Rumba Rules
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Rumba Rules : The Politics of Dance Music in Mobutu's Zaire

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Mobutu Sese Seko, who ruled Zaire (now the Democratic Republic of Congo) from 1965 until 1997, was fond of saying "happy are those who sing and dance," and his regime energetically promoted the notion of culture as a national resource. During this period Zairian popular dance music (often referred to as la rumba zairoise) became a sort of musica franca in many parts of sub-Saharan Africa. But how did this privileged form of cultural expression, one primarily known for a sound of sweetness and joy, flourish under one of the continent's most brutal authoritarian regimes? In Rumba Rules, the first ethnography of popular music in the Democratic Republic of Congo, Bob W. White examines not only the economic and political conditions that brought this powerful music industry to its knees, but also the ways that popular musicians sought to remain socially relevant in a time of increasing insecurity.Drawing partly on his experiences as a member of a local dance band in the country's capital city Kinshasa, White offers extraordinarily vivid accounts of the live music scene, including the relatively recent phenomenon of libanga, which involves shouting the names of wealthy or powerful people during performances in exchange for financial support or protection. With dynamic descriptions of how bands practiced, performed, and splintered, White highlights how the ways that power was sought and understood in Kinshasa's popular music scene mirrored the charismatic authoritarianism of Mobutu's rule. In Rumba Rules, Congolese speak candidly about political leadership, social mobility, and what it meant to be a bon chef (good leader) in Mobutu's Zaire.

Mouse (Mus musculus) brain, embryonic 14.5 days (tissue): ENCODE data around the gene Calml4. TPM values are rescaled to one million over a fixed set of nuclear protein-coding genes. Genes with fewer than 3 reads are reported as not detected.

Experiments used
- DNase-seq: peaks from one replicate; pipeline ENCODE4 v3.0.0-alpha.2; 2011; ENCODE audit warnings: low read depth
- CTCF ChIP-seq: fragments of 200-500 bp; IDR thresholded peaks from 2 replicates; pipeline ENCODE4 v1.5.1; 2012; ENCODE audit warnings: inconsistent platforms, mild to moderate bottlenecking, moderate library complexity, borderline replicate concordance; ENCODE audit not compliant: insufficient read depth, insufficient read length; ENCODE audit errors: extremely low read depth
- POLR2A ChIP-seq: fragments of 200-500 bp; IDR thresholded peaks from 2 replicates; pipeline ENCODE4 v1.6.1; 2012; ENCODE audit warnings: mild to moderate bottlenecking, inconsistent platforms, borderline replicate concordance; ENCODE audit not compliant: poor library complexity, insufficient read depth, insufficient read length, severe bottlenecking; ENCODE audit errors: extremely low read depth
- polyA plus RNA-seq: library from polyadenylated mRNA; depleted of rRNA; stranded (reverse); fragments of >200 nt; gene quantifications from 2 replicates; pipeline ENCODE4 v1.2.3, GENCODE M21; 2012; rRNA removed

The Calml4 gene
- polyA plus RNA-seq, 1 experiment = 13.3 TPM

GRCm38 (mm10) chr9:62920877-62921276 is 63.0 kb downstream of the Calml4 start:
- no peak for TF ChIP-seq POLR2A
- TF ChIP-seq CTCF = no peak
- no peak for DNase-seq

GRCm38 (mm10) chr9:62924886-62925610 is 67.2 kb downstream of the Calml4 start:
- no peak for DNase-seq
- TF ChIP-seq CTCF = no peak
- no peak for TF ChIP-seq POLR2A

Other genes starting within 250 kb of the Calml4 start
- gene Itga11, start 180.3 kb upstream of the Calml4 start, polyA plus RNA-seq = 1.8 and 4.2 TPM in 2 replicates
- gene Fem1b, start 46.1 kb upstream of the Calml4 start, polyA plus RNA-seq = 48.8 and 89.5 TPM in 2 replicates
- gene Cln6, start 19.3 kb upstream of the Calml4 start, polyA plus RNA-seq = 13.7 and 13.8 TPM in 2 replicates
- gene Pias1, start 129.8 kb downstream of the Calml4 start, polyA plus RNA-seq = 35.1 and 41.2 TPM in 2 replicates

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Product details

  • Paperback | 328 pages
  • 156 x 235 x 19.81mm | 462.66g
  • North Carolina, United States
  • English
  • 59 photos, 3 illustrations
  • 0822341123
  • 9780822341123
  • 839,437

Back cover copy

""Rumba Rules" ties dance music to dictatorship, band leaders to politicians, in ways that are sensitive to the struggles of Congolese musicians and their fans in Kinshasa. Bob W. White neither diminishes the artistry and entertainment value of musical performances nor over-determines their role in political culture. This is a book that finely theorizes the relationship between aesthetics and political culture through vivid and often amusing storytelling."--Louise Meintjes, author of "Sound of Africa! Making Music Zulu in a South African Studio"
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Table of contents

Preface xi

Note to the Reader xxi

1. Popular Culture's Politics 1

2. The Zairian Sound 27

3. Made in Zaire 65

4. Live Time 97

5. Musicians and Mobility 131

6. Live Texts 165

7. The Political Life of Dance Bands 195

8. In the Skin of a Chief 225

Notes 253

Bibliography 271

Discography 287

Index 289
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Review quote